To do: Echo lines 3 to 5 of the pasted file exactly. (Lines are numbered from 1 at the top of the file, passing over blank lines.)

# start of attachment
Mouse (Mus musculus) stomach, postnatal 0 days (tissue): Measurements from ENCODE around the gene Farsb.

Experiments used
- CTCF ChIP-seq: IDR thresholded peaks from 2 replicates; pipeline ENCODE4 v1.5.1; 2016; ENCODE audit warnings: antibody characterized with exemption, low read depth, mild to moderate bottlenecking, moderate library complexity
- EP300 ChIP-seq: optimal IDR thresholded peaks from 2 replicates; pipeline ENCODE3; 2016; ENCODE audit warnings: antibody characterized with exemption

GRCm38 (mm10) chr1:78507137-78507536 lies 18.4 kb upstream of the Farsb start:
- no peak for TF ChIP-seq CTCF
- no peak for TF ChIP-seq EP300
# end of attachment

- CTCF ChIP-seq: IDR thresholded peaks from 2 replicates; pipeline ENCODE4 v1.5.1; 2016; ENCODE audit warnings: antibody characterized with exemption, low read depth, mild to moderate bottlenecking, moderate library complexity
- EP300 ChIP-seq: optimal IDR thresholded peaks from 2 replicates; pipeline ENCODE3; 2016; ENCODE audit warnings: antibody characterized with exemption

GRCm38 (mm10) chr1:78507137-78507536 lies 18.4 kb upstream of the Farsb start: